Neethling: While we are talking about scripting, Marker Scripts are an awesome new featured that will be welcomed by a lot of report developers. Please tell us more about this feature.

Dodson: In previous versions of BIRT, you could modify the chart markers dynamically prior to generating a chart.  With BIRT 2.3, there are now events that fire during chart generation allowing you to change the chart markers dynamically based on data values.

Neethling: What are the style improvements that come with BIRT 2.3?

Dodson: There were several style changes made for BIRT 2.3.  First of all, in addition to reusable styles for a report, you can now copy and paste the format from one control to another.  A number of controls now have some new border types of groove, ridge, inset, and outset.  If you are using an external CSS file, you can now supply the runtime location of that CSS file so it no longer has to be packaged up with your application.

Neethling: The library explorer view has not only been renamed but dramatically improved. Please fill us in on the details and what improvements developers can look forward to.

Dodson: The Library Explorer is now called the Resource Explorer and allows you to navigate all your BIRT resources including libraries, images, JS files, CSS files, etc.  The Resource Explorer, used in conjunction with the new project specific settings, allows for a lot more flexibility by project.  It is also easier to add an element to the library by simple right-clicking a control and selecting Export to Library.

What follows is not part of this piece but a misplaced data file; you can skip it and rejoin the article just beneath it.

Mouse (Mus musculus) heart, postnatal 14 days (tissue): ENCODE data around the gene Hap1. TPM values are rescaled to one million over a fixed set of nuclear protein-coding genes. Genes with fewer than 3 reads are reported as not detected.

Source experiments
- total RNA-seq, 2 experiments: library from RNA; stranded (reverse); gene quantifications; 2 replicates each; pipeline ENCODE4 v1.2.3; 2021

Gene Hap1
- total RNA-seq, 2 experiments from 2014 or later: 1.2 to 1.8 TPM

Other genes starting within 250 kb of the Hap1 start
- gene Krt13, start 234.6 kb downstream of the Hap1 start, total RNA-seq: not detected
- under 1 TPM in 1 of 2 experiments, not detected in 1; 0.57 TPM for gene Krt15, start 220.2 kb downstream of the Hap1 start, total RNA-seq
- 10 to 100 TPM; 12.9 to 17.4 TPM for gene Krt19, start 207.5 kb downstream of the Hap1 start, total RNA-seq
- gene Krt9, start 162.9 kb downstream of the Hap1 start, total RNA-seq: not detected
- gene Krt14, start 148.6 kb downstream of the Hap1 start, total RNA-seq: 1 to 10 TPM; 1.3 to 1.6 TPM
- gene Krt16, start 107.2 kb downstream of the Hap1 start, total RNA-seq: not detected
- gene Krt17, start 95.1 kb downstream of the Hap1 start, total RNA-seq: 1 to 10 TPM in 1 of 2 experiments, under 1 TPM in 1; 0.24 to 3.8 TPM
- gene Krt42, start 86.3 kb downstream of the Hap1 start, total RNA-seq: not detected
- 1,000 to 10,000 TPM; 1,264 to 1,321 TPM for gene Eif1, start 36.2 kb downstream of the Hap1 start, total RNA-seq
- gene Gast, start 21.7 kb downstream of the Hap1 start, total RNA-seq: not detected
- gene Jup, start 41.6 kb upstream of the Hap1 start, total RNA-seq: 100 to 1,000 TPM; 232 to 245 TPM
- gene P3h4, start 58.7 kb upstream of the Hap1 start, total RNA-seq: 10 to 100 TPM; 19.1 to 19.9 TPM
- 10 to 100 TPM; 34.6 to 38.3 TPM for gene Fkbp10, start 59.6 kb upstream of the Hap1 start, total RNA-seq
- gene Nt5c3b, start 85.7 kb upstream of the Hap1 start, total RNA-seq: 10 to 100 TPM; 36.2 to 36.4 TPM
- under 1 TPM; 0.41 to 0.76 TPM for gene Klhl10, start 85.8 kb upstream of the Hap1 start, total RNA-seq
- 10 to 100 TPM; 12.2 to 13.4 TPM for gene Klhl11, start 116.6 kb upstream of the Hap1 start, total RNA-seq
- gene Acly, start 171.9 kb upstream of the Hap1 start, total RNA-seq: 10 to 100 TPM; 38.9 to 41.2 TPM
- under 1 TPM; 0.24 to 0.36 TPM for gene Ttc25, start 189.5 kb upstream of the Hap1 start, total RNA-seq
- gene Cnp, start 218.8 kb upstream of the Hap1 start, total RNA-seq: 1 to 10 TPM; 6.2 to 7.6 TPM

Neethling: What SQL related improvements have been added to BIRT for this version? Here I am also referring to the SQL Query Builder Prototype.


Dodson: BIRT 2.3 includes a prototype integration of the Graphical Query Builder from the Eclipse Data Tools Project (DTP).  This query builder allows you to graphically add tables, create joins between tables and select fields from a table, all while the SQL code is generated for you.  Currently, this feature is only available if you are using a Connection Profile Store to hold your data connection credentials.  In addition to the query builder, BIRT 2.3 now supports stored procedure that return multiple result sets or that return a cursor.

Neethling: What other features has been added or improved in BIRT 2.3 that you have not already mentioned?

Dodson: There were over 250 enhancements to BIRT 2.3 so there were lots of smaller things added like the ability to reference external JavaScript(JS) files as a report resource.  Once this is done, I can call a JavaScript function anywhere within the report.  There is also a new concatenate function built into the aggregation wizard so instead of summing or averaging a list of values, I can concatenate them together.  There were some improvements to the output algorithms for both PDF and Postscript resulting in smaller output file sizes. Another feature with BIRT 2.3 is the Project Specific Settings.  You can now set properties, like the location of the resource file and element defaults by individual project allowing you to have multiple configurations within the same workspace.

Neethling: What new features or enhancements can specifically Java developers look forward to in BIRT 2.3 with regards to aspects such as event handlers, and the report engine API?

Dodson: Certainly the most important feature for someone writing event handlers is the improved debugging support.  BIRT 2.3 has also improved the Event handler for the Scripted data set to allow input parameters when implementing the event in Java.

Neethling: Thank you Virgil for joining me for this interview. I must say, BIRT 2.3 is a mamonth release and I would definitely encourage report developers to grab the latest Ganymede Eclipse IDE for Java and Report Developers. Is there anything you would like to add in closing?


Dodson: Thanks Schalk for conducting the interview.  The latest version of Eclipse BIRT 2.3 can be downloaded from http://www.birt-exchange.com/modules/wfdownloads/ or http://download.eclipse.org/birt/downloads/.